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Discussion Starter · #1 ·
I have found articles on here about using plastic welding and heat to repair panels but not so much about modifying them so I thought I would add this.

(Apologies if the pictures are big but when i resized them photobucket wouldn't let me copy the img code.)

My personal favourite bodywork has always been the Triumph 595 style with the vents, but I can’t stand ill fitting concoctions so when I wanted to fit it to my Mk1 Bandit I knew I would have to make it flow. I did mine 6 years ago and didn’t take many photos but a friend wanted the same doing to his wifes 600 so I attacked it with camera in hand this time.

To get it to fit nicely I take the main part of the Triumph bodywork and weld on to it the part of the Bandit body work where it meets the tank. This keeps the plastic tang which locates it and ensure a smooth join.

The first photo shows how much needs to be lost,



Careful marking and then using the soldering iron to cut through (I have a hair dryer going to blow the fumes away), use of safety footwear is optional, With a long blade on the iron you can actually overlay the pieces and cut both at once.



When you see it in section you see there is quite a bit of work to do to get them to fit together,



By using a paint stripping gun to soften the plastic the shape can be adjusted, cutting into the lip of the hard bend on the Bandit piece allows it to be straightened and fettled until they fit neatly together. Although it doesn’t show the lower edge of the Triumph bodywork was pulled under by about 20mm each side to hug the frame lines tighter. This actually took a lot of heating due to the inherent strength of the shape.



These are then stitched together using off cuts as filler for any gaps. To finish off I use a back an forth motion through about ¾ depth to ensure the plastic is well mixed. Avoid burning the plastic as this creates bubbles and voids which need to be re-worked



The back of the cut is also welded in a long run to reinforce the joint.



To make the undertray easier to make I infilled the gap where the number plate light is recessed with a broken piece of GSXR farings. The undertray now has a squared off end rather than a complex shape.



More piece are to be cut to tidy up the cut outs for the foot pegs as I have welded 1200 style brackets to the 600 frame.

After 6 years of use and abuse mine is still holding firmly together with no cracks or defects, so it keeps strong!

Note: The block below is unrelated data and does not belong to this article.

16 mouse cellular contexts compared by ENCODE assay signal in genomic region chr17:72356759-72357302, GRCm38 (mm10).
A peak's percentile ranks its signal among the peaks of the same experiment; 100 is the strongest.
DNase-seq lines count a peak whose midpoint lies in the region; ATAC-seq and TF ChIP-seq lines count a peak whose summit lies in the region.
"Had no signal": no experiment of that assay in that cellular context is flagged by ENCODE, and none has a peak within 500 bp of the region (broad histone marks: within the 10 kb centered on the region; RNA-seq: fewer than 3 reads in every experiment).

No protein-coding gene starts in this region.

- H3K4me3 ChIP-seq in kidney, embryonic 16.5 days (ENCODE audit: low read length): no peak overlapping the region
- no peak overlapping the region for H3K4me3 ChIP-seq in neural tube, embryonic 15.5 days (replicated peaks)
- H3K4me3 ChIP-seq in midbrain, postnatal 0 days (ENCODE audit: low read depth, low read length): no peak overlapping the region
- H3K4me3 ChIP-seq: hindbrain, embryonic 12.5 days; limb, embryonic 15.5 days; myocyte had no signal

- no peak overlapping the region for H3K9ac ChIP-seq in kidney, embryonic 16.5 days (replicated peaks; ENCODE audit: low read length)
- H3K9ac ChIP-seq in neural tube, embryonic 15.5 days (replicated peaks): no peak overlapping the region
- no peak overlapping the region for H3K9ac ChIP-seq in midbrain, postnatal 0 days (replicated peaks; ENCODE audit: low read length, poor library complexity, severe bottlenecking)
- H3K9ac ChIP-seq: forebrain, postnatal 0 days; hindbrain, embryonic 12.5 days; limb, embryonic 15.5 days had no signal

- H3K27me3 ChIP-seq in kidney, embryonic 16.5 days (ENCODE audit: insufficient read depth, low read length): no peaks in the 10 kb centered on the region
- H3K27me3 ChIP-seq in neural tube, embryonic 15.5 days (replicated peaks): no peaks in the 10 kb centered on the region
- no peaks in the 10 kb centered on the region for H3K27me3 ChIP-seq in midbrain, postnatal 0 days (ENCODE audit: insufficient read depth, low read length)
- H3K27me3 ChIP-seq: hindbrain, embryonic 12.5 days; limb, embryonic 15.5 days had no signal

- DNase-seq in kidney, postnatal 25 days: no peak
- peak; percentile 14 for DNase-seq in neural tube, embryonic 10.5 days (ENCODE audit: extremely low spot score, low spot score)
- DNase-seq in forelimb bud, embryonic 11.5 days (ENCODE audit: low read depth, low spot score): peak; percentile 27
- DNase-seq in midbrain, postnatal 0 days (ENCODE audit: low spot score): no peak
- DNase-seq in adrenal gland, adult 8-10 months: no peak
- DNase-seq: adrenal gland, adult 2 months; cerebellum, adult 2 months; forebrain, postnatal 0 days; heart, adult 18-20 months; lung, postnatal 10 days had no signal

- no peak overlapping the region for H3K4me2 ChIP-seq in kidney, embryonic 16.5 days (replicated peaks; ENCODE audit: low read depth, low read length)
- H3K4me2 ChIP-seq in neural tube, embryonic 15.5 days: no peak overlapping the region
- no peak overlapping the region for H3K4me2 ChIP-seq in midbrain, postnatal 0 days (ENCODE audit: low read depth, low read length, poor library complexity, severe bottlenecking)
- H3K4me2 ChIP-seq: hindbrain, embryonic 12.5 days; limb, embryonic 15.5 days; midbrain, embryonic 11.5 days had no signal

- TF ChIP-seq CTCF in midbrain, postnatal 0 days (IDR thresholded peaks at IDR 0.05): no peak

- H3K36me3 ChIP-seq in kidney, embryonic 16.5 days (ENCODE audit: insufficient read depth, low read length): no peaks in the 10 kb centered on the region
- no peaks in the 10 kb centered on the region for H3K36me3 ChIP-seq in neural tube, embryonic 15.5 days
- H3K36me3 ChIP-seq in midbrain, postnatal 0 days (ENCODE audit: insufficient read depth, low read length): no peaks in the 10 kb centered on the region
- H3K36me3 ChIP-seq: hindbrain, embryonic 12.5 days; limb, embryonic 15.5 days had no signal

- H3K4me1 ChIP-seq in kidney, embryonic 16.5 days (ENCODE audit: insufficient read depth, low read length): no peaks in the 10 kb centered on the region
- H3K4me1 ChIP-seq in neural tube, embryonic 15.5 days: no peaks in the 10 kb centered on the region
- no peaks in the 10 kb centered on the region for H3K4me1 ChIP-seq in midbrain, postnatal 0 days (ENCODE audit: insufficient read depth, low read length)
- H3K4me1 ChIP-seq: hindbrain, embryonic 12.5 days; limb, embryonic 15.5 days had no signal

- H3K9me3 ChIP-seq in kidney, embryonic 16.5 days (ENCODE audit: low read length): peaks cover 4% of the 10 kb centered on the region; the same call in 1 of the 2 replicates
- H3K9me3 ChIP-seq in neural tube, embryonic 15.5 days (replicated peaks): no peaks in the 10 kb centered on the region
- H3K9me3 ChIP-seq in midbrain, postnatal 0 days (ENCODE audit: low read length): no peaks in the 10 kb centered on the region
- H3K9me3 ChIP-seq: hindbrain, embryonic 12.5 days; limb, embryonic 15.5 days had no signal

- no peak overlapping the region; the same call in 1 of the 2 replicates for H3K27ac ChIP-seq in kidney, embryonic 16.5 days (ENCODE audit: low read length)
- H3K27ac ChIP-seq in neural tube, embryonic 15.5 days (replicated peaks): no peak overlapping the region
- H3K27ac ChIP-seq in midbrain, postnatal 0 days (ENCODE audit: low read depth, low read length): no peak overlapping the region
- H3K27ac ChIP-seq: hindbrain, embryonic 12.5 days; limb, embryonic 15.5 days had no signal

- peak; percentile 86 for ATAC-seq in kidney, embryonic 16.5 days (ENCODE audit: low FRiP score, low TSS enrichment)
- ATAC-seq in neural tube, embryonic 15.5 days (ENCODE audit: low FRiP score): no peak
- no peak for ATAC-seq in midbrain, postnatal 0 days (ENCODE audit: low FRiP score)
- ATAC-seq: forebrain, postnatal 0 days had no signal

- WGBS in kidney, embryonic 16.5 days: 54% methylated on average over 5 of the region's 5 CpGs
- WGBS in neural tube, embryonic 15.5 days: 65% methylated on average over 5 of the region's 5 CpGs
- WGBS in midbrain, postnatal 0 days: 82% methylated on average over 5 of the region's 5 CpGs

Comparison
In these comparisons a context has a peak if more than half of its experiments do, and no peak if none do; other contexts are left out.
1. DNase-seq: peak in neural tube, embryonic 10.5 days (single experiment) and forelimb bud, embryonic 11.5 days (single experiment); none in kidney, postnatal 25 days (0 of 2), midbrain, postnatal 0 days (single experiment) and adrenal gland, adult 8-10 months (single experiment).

Its actually simple to achieve and so much better than leaving things with a hacksaw edge where they just stop.
 

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very nice man, ill post up pics of what im doing one day, very similar.
 

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I bang metal
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this is awesome, i always wanted to try plastic welding but never looked into it or tried it. I always used speed grip and lord fuzor with some mesh to bond plastic.... wasnt the most fun thing to work with or do but it worked for the most part until it out gassed and messed everything up lol.
 

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ShamanFighter
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schweeeeet
 

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Discussion Starter · #8 ·
That fuzor stuff looks pretty heavy duty, my paint guys used something similar bonding in perspex blocks to the tail which i mounted leds in to use as flush indicators but i dont recall the name of it. But welding is easy enough to do with spare / broken bits lying around the place in best Womble tradition (if that's not a too UK centric reference!)
 

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is there a certain filler you need to use to cope with the flex in the plastic?
 

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I bang metal
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i would think you would use flexible "glaze"
 
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